Zeer – Energy-free Food Preservator


India is a developing country with an agro-based economy. Around 70% of the Indian population lives in villages, which still lack basic facilities such as clean water, electricity, sanitation, etc. Another critical problem seen in rural areas is the problem of staying healthy, which depends on the quality of food consumed. Since rural areas cannot afford sophisticated methods of food preservation, other sustainable ways need to be thought of. Fortunately, there are innovative devices such as “Food Preservator” that can minimize the difficulty faced by rural folk in storing edible, perishable items.

Zeer pots
Zeer Food Preservator | Courtesy: Preparedness Advice

In ancient times, earthenware pots were used to preserve food and cool water during the Indus valley civilization. This earthen food preservator named ‘Zeer’ works under the principle of evaporative cooling refrigeration that does not require any external energy. A Zeer is constructed by placing a clay pot within a larger clay pot with a layer of wet sand in between the pots and a wet cloth on top. Evaporation of water from the outer pot draws heat from the inner pot; thus, the device cools as the water evaporates, allowing refrigeration even in hot, dry climate. It must be placed in a dry, ventilated space for the water to evaporate effectively toward the outside.

Clay pot Food Preservator
Clay pot Food Preservator

A few Biotechnology students from R.V. College of Engineering, Bangalore (RVCE) were interested to design an apparatus that is innovative, eco-friendly and more importantly something that would help the rural folks to preserve food for longer time. Their project was one of the 35 shortlisted projects for the All India Young Engineers Humanitarian Challenge (IEEE AIYEHUM 2011).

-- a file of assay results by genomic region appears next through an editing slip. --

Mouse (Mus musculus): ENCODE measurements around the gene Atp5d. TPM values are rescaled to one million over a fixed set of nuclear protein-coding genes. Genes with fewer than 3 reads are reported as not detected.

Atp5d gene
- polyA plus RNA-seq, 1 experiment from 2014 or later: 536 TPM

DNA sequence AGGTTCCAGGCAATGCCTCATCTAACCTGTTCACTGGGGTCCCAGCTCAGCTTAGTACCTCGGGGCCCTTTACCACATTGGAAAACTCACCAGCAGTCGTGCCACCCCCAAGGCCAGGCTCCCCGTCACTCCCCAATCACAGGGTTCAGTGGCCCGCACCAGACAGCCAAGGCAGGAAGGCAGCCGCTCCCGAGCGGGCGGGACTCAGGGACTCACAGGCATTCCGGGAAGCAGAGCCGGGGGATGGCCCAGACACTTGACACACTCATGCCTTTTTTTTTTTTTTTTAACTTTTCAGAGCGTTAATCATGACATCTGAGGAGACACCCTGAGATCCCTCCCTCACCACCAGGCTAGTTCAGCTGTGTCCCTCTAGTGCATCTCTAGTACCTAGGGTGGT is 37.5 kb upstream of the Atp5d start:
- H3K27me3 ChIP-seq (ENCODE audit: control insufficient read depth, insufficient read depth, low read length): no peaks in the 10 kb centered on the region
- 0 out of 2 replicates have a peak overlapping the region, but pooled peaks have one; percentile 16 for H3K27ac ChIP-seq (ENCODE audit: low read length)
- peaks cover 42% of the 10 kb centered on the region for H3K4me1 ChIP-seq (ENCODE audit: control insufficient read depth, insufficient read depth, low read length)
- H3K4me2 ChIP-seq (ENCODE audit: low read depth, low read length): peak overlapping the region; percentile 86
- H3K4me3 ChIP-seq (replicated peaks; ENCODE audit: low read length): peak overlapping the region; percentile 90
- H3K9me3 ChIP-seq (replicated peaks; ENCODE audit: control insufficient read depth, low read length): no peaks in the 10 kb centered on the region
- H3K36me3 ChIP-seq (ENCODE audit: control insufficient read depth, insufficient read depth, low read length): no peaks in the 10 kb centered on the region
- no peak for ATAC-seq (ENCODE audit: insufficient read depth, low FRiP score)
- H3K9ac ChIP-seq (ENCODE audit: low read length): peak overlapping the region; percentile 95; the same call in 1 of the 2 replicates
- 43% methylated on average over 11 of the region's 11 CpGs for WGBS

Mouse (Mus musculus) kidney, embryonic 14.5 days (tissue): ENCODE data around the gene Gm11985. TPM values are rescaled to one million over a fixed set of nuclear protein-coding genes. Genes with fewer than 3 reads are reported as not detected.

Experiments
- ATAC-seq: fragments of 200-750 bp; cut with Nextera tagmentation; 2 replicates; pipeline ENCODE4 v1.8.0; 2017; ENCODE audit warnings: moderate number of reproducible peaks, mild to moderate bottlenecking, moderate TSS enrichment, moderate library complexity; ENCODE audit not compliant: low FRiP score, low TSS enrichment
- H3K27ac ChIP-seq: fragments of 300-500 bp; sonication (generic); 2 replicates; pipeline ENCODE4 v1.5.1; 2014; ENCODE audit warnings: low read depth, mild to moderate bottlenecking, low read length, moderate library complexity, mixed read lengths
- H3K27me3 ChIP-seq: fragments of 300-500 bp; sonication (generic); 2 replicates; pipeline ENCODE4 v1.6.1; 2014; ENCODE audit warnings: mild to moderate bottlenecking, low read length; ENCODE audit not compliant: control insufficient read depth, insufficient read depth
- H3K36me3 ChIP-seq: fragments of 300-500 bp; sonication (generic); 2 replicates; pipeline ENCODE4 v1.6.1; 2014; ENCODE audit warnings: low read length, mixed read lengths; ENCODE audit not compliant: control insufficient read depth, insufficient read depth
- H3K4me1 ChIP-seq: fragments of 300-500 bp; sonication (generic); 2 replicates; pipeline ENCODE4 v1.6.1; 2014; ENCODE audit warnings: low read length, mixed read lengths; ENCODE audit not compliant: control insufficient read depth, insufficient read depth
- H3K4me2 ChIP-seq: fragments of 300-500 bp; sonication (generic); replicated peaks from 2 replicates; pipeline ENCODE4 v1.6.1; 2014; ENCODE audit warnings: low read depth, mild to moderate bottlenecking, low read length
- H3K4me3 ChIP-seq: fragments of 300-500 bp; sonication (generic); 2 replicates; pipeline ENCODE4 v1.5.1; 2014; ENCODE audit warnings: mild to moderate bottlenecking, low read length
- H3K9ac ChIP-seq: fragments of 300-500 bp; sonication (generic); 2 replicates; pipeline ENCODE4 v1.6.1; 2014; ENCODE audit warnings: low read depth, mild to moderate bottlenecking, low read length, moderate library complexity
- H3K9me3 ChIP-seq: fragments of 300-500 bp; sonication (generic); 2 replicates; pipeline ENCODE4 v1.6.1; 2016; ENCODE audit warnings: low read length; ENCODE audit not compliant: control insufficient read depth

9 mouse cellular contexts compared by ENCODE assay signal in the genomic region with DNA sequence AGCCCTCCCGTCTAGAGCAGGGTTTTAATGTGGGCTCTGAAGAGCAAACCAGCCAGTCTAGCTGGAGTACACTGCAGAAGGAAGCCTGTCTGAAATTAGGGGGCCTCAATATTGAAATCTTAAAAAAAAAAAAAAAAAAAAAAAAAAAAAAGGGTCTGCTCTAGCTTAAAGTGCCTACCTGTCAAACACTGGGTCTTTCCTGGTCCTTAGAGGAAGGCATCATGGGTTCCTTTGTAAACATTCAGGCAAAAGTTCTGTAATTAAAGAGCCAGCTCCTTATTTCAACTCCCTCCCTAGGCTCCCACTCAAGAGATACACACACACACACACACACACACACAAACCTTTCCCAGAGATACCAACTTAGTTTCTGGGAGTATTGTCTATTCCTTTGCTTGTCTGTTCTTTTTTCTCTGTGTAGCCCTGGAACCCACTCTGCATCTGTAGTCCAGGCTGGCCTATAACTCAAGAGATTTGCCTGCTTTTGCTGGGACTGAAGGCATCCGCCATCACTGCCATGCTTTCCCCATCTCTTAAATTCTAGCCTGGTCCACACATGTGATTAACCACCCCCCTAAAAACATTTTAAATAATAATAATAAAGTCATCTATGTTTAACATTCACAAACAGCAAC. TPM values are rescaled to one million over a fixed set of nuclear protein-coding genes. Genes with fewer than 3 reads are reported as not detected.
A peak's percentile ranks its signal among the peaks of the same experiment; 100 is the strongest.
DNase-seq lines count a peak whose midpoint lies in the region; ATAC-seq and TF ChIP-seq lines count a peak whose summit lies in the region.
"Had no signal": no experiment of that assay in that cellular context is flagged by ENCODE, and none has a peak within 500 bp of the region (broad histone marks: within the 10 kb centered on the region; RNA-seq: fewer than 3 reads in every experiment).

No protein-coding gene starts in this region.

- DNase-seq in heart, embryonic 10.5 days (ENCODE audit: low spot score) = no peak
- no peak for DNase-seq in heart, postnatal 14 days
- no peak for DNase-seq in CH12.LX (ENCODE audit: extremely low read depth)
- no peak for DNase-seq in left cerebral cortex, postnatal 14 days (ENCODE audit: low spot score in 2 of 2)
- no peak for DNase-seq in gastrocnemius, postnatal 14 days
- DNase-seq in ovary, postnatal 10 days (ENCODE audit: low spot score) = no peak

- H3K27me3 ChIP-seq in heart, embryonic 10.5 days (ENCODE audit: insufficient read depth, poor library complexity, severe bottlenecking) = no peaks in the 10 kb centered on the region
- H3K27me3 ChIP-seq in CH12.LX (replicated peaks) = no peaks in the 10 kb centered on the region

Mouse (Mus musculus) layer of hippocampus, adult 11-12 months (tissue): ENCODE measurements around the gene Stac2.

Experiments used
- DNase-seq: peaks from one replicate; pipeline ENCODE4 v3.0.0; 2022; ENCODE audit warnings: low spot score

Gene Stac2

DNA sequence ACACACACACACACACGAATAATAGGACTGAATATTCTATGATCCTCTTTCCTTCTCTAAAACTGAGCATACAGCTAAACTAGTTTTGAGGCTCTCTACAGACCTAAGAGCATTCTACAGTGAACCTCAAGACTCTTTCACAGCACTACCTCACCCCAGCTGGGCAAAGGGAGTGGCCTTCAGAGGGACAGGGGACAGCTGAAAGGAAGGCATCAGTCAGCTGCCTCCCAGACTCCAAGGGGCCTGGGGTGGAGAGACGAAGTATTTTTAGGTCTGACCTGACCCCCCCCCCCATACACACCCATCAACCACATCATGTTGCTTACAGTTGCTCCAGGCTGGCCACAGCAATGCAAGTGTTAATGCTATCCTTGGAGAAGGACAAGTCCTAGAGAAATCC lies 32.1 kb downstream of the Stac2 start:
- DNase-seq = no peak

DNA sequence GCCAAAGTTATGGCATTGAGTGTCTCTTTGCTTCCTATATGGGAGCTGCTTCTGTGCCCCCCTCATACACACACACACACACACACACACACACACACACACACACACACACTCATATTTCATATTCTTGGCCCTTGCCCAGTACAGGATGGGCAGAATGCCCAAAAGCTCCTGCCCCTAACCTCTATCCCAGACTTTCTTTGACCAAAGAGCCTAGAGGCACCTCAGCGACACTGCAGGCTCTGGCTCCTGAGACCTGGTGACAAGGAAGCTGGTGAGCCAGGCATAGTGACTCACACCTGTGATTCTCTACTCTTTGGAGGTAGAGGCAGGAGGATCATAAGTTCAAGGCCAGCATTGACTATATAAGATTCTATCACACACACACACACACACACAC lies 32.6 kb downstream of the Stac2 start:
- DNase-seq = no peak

Inspired by the age-old techniques such as Zeer, RVCE students created a modern food preservator that works with the principle of evaporative cooling refrigeration. The preservator does not use any electricity, uses water as a coolant and is made up of non-polluting materials that are easily available to rural folk. The preservator is of 43cms height and has a base width of 31cms. The outer cylinder has pores of diameter 1.6cm and the inner cylinder has pores of diameter 0.6 cm. The space between the two cylinders is 5 cm. The skeleton of the entire device is made of aluminum.

The main challenge in designing such a preservator was choosing the right filler layer for efficient cooling. The various filler materials used and the results obtained are mentioned below:

Filler materialTemperature differenceShelf life of materialWater retaining capacity
Coconut husk6 degreesLongMore than a day
Wheat and ragi straw4 degreesMedium4-5 hours
Layers of straw and earthen pot4-5 degreesLong7-8 hours
Layers of coconut husk and earthen pot6-7 degreesLongMore than a day
Layers of coconut husk and pieces of earthen pot5 degreesLongMore than a day
Layers of coconut husk and gunny bag6 degreesLongMore than a day
Aluminum cuter cylinder with coconut husk
Aluminum cuter cylinder with coconut husk